What defenses can be put in place to stop “fake news” by social media providers?

MT: The operating model of social media platforms is at odds with protecting individuals from malicious sources of information. They have a responsibility to their investors to increase revenue and in social media that requires users and ads. Increase any of these two and you increase revenue. Most providers do not have a real incentive to restrict user registration or even place rigid verification criteria, which would be a first step in the right direction.

Furthermore, providers talk about the use of fake account detection approaches, which as the creator of a few, I can tell you that they only work to mitigate the most trivial of accounts and are expensive since humans have to also evaluate the results. Again, it is a step in the right direction but unless the equation between users, ads and revenue changes it would be difficult to see any radical change.

Lastly, how can we, as consumers of social media, be agents of change to stop the spread of planted disinformation meant to do harm to our country?

MT: The best approach is to critically evaluate information and to follow a news item to its source and identify the source's process of evaluating information and any biases it may have.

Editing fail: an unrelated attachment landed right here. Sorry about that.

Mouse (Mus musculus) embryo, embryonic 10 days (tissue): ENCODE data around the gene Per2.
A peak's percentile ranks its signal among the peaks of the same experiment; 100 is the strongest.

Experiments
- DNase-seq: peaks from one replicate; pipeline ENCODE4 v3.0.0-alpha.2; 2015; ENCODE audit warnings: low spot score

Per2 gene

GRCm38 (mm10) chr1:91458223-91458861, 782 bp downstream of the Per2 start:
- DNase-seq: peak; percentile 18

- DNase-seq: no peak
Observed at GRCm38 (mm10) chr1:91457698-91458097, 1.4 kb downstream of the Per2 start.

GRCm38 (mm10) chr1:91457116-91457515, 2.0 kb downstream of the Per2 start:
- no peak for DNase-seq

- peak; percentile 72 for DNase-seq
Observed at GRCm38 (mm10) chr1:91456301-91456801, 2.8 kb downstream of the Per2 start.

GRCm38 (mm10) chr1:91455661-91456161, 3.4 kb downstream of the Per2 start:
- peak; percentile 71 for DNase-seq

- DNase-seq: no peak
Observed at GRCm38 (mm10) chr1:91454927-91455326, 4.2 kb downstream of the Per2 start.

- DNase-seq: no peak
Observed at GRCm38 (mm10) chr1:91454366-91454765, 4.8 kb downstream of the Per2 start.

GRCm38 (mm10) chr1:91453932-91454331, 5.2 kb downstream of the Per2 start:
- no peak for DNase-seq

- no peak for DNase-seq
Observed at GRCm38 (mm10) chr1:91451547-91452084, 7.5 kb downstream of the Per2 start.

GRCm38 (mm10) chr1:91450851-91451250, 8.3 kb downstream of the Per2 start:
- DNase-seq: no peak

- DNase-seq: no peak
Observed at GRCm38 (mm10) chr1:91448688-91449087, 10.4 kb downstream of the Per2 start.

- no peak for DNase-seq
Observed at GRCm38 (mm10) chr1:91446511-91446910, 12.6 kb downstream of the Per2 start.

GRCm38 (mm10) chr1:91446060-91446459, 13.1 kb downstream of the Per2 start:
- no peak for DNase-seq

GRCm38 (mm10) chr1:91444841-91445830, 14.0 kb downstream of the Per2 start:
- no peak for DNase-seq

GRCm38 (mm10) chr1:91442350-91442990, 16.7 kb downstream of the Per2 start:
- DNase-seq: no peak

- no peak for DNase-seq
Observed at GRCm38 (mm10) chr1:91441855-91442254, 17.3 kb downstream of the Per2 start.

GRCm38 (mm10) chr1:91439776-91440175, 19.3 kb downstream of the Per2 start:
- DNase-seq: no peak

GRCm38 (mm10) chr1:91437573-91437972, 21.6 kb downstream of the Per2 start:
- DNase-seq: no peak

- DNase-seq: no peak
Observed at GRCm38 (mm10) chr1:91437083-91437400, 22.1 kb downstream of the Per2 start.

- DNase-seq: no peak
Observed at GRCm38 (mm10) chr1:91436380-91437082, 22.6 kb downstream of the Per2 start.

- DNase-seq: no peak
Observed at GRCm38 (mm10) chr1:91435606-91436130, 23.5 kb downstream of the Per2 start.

I think there are two further ways that people can contribute in preventing the spread of disinformation: first, use the filtering features provided by social media platforms to restrict what appears on your timeline. You have control to a certain degree to eliminate individuals in your circles that have a bad habit of sharing non-verified or non-verifiable information. 

The second way that someone can help themselves and in turn others is by understanding the nature of information as it traverses through social media. Social platforms are not sources of journalism but operate more like the telephone game, which we used to play as kids. You expect that your local station or newspaper has vetting procedures and wouldn't let just anyone distribute information. But on social media this is exactly how information is shared. Sources, many times anonymous (or pseudonymous) that convey information to one another and perhaps even alter it as it goes through. What you receive is just that, a news item that has been the product of an online telephone game.

If people realize this, they can then be more critical of the content.

 

Michael Tsikerdekis has taught at Western since 2017, and received his doctorate in Informatics from Masaryk University, Czech Republic. His areas of research interest include cybersecurity and online deception.

 

 

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Tuesday, January 22, 2019 - 9:14am